In order to understand what makes people tick we look at more than just their family histories. We look at their significant others, friends, and colleagues and consider how and why those relationships work. We also consider the ways they communicate.
The same is true of understanding bacteria, but analyzing relationships outside of the family history is more complicated at the microscopic level. Most current technology cannot effectively analyze genetic relationships between different species that could increase biologists’ understanding of bacteria that cause infection and antibiotic resistance.
Computer scientists at Washington State University are looking to change this.
With a three-year National Science Foundation grant, WSU professors Shira Broschat, Ananth Kalyanaraman, and Douglas Call are analyzing a group of approximately 18,000 genomes, the most ever attempted. Broschat and Kalyanaraman are professors from the School of Electrical Engineering and Computer Science, and Call is from the School for Global Animal Health.
The genomes come from the Proteobacteria community, one that includes many infection-causing bacteria like E. coli O157:H7 and Salmonella. The community presents two major challenges, one of scale and one of bacterial sex.
A good example of the bacterial sex problem is non-typhoidal Salmonella. The bacterium, which causes infections in humans and animals, does not keep antibiotic resistance in the family; instead it shares antibiotic resistance genes with different species via bacterial sex.
Such gene transfers mean that bacteria end up with genes that are not part of their evolutionary history, or phylogeny, which is how biologists currently analyze and categorize bacteria. Taking interspecies gene transfers into account could give biologists a more accurate and precise understanding of the functions of genes that affect traits such as a bacterium’s likelihood to cause infection or have antibiotic resistance.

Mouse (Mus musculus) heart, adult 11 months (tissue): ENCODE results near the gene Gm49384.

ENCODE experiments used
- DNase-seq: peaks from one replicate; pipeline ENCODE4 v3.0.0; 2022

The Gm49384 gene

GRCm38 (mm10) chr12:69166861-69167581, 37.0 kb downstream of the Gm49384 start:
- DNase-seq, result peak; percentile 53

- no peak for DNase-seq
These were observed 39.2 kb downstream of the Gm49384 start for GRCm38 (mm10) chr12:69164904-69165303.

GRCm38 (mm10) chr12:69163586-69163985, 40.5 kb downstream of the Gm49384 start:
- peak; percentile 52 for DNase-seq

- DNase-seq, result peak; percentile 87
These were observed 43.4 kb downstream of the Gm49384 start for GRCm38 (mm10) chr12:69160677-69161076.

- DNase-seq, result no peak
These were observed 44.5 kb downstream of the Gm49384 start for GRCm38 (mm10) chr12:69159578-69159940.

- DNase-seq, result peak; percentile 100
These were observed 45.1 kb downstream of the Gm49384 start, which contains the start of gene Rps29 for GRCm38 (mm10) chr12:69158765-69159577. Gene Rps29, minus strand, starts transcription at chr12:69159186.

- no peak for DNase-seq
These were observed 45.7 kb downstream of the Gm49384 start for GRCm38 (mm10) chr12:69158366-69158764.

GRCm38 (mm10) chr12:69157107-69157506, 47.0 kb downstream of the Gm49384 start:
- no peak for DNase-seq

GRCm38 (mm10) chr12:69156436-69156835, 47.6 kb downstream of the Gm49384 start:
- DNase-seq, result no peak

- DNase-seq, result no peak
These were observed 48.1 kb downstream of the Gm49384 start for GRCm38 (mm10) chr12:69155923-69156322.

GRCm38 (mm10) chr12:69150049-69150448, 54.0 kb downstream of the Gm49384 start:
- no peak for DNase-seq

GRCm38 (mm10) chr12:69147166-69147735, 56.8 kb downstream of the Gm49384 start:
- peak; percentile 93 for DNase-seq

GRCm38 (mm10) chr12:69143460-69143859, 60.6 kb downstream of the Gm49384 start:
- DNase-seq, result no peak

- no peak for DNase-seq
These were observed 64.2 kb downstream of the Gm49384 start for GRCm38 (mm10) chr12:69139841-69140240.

That introduces the problem of scale.
In order to understand which genes are responsible for given traits, it’s important for scientists to be able to analyze different species of bacteria side by side to determine which genes they share. While current analysis techniques can examine a handful of genomes at a time, they cannot handle the millions of genomes within one community of bacteria.
“What we’re trying to do is not considered possible because of the scalability,” says Kalyanaraman, EECS associate professor. “Large computers with high capacity and capabilities are required to process that much data.”
Kalyanaraman began developing software that allows analysis at large scales in 2008. Using supercomputers that are about 10,000 to one million times faster than the average desktop computer, the software, called pClust, can cluster bacteria based on shared characteristics.
“We will end up with clusters of proteins that conceivably perform similar functions in the different species,” Broschat says, “and if the function of one gene in a cluster is known, it gives us clues as to the function of the genes in other organisms.”
Most biologists do not have access to the large processors required to do such clustering, so the WSU team is making their software compatible with cloud computing.
“Regardless of how powerful any software package is, if it isn’t usable by the people for whom it’s meant, then it may as well not exist,” Broschat said.
“This type of program in a cloud-based environment shields the user from the technicalities of high performance computing that is on the backend,” Kalyanaraman said. “Biologists should just be able to double click an icon on their desktop computer and access the database.”